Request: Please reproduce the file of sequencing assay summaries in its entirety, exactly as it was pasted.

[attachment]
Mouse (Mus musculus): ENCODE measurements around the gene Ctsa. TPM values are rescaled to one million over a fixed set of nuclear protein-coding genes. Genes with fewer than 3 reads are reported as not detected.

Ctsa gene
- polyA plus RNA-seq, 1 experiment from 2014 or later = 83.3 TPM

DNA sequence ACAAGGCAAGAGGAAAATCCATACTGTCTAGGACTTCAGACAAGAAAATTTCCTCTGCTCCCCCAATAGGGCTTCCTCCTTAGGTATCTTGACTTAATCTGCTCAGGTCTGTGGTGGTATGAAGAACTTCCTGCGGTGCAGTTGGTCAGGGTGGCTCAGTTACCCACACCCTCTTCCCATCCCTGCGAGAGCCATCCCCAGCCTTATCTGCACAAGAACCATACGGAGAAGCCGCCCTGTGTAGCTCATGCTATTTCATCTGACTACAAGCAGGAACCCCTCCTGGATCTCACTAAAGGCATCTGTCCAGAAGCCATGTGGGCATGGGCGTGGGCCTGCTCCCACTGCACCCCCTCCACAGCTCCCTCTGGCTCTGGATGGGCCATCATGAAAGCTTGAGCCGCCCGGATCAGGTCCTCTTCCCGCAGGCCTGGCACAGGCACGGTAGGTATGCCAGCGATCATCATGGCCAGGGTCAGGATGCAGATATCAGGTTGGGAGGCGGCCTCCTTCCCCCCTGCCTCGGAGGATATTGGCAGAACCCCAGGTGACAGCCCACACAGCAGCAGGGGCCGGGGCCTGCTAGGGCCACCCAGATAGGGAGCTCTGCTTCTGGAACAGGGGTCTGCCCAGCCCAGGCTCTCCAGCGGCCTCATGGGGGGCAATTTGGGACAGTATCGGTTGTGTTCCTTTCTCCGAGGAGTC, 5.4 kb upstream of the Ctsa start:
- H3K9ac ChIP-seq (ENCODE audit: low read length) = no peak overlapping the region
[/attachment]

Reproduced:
Mouse (Mus musculus): ENCODE measurements around the gene Ctsa. TPM values are rescaled to one million over a fixed set of nuclear protein-coding genes. Genes with fewer than 3 reads are reported as not detected.

Ctsa gene
- polyA plus RNA-seq, 1 experiment from 2014 or later = 83.3 TPM

DNA sequence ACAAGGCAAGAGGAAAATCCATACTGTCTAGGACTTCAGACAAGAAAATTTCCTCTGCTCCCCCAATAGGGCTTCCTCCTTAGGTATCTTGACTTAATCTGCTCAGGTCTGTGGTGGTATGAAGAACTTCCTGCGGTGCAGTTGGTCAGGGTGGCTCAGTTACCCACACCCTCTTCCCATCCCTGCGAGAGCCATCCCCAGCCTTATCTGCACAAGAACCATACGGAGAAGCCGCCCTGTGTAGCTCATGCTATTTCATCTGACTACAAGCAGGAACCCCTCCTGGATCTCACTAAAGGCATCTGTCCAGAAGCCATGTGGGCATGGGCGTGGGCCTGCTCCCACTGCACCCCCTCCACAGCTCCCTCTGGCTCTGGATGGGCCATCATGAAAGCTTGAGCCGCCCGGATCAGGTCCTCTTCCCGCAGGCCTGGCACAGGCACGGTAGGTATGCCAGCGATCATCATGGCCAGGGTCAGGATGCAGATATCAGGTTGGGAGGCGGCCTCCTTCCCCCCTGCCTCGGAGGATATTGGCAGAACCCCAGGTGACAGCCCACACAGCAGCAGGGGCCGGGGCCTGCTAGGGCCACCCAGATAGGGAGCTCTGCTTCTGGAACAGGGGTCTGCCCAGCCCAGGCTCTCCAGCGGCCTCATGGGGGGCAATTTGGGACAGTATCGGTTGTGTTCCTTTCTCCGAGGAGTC, 5.4 kb upstream of the Ctsa start:
- H3K9ac ChIP-seq (ENCODE audit: low read length) = no peak overlapping the region